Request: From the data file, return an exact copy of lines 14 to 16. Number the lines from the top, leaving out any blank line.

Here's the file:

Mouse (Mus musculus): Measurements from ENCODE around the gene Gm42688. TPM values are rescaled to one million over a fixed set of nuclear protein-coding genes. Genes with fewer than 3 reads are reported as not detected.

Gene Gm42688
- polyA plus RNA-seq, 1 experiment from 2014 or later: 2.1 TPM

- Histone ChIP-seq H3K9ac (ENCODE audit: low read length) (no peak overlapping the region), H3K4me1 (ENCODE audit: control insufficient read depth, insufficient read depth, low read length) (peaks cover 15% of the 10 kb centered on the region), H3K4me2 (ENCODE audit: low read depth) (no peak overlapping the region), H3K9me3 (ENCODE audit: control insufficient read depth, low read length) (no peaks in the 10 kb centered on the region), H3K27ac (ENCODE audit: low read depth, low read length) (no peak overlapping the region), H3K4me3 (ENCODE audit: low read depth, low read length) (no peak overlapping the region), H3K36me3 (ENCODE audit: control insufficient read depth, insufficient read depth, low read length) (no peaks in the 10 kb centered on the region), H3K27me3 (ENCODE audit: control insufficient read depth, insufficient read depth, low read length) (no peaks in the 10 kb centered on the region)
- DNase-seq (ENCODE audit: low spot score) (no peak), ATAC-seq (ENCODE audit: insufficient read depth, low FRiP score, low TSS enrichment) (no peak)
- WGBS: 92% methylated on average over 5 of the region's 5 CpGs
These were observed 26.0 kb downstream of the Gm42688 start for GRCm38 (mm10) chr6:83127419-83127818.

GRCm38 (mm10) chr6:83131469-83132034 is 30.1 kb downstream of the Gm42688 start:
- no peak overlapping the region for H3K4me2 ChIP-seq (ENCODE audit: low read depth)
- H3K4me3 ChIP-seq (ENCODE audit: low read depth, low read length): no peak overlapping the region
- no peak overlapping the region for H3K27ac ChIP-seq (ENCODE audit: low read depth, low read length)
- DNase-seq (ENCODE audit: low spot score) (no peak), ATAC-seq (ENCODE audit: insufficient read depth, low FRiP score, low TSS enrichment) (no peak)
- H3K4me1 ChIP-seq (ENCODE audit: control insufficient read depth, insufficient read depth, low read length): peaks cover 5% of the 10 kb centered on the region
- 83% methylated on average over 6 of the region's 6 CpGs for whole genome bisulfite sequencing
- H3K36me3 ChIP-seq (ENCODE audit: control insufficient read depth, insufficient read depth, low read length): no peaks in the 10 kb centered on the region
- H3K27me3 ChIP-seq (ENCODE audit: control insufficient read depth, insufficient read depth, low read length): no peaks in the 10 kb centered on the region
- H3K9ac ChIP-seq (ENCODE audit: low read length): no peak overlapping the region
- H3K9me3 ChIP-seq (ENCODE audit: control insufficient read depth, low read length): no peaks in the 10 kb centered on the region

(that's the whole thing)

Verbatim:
- 83% methylated on average over 6 of the region's 6 CpGs for whole genome bisulfite sequencing
- H3K36me3 ChIP-seq (ENCODE audit: control insufficient read depth, insufficient read depth, low read length): no peaks in the 10 kb centered on the region
- H3K27me3 ChIP-seq (ENCODE audit: control insufficient read depth, insufficient read depth, low read length): no peaks in the 10 kb centered on the region